United States District Court, W.D. Virginia, Roanoke Division
GLEN E. CONRAD, Chief District Judge.
Randy Sanchez, Jr., a Virginia inmate proceeding pro se, filed this petition for a writ of habeas corpus, pursuant to 28 U.S.C. § 2254, challenging the 2011 judgment of the Rockingham County Circuit Court under which he stands convicted of murder and related firearms offenses and sentenced to life in prison. Upon review of the record, the court concludes that the petition must be summarily dismissed without prejudice for failure to exhaust state court remedies.
Under 28 U.S.C. § 2254(b), a federal court cannot grant a habeas petition unless the petitioner has exhausted the remedies available in the courts of the state in which he was convicted. The exhaustion requirement is satisfied by seeking review of the claims, throughout the state court system, to the highest state court with jurisdiction to consider the claims. See O'Sullivan v. Boerckel, 526 U.S. 838, 845 (1999). In Virginia, after his conviction in the trial court, the defendant can file a direct appeal to the Court of Appeals of Virginia, with a subsequent appeal to the Supreme Court of Virginia. As to claims that generally cannot be addressed on appeal, such as claims of ineffective assistance of trial counsel, the defendant's state court remedies in Virginia include filing a state habeas petition with the Circuit Court where he was convicted, with an appeal of an adverse decision to the Supreme Court of Virginia, Va. Code Ann. § 8.01-654(A)(1); § 17.1-411, or in the alternative, filing a state habeas petition directly with the Supreme Court of Virginia. § 8.01-654(A)(1). Whichever route he follows in exhausting state court remedies, a defendant must ultimately present his claims to the Supreme Court of Virginia before a federal district court can consider the merits of his claims under § 2254.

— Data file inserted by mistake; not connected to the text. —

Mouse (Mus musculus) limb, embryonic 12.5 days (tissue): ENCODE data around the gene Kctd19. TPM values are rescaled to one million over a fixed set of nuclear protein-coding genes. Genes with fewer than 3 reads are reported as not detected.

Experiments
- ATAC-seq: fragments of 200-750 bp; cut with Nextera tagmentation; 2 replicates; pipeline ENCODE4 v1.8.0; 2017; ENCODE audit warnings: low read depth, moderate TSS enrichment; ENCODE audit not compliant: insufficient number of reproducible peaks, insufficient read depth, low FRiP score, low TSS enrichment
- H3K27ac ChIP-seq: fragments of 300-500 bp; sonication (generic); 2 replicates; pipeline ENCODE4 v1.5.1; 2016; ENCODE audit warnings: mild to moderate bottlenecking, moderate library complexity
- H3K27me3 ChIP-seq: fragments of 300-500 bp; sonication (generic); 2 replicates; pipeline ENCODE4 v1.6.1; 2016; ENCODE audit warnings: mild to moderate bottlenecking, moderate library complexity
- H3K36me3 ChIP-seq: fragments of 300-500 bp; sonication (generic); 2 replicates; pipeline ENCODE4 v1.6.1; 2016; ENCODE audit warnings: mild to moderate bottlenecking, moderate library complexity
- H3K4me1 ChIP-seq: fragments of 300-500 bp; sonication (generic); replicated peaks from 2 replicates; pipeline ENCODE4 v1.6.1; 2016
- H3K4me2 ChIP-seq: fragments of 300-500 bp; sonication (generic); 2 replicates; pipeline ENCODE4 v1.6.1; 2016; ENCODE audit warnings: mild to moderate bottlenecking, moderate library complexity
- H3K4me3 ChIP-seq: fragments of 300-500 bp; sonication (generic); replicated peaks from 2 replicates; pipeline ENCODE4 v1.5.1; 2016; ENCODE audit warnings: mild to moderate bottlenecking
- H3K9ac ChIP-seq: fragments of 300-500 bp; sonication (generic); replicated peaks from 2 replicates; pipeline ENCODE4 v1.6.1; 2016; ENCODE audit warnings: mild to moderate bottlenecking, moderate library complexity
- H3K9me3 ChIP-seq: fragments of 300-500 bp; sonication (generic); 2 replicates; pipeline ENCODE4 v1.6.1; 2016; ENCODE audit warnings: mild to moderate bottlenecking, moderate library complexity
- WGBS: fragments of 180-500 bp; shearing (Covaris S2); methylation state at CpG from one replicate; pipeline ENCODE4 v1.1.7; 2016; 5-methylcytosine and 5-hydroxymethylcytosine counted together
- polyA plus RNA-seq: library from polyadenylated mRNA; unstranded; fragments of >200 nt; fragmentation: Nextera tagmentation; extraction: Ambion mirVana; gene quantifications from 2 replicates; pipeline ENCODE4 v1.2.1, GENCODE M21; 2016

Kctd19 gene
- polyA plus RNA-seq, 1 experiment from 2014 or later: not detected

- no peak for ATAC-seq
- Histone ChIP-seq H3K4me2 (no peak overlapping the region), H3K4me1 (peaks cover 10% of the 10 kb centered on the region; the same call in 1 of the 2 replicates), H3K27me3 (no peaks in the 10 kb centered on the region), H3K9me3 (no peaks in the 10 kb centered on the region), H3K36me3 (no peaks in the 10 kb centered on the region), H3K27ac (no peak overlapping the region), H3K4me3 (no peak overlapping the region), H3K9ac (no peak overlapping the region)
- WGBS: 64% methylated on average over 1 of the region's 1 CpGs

In this § 2254 petition, Sanchez alleges that his trial counsel was ineffective in various respects, before and after his guilty plea. Sanchez indicates on his petition that he did not appeal his conviction or sentence and that he has never filed a petition for a writ of habeas corpus. State court records available online are consistent with these statements. Because these records indicate that Sanchez has not presented his current claims to any state court in a petition for a writ of habeas corpus, the appropriate legal vehicle by which he may ordinarily do so, he has not yet exhausted available state court remedies as required under § 2254(b). Therefore, this court must dismiss his § 2254 petition without prejudice. See Slayton v. Smith, 404 U.S. 53, 54 (1971) (finding ...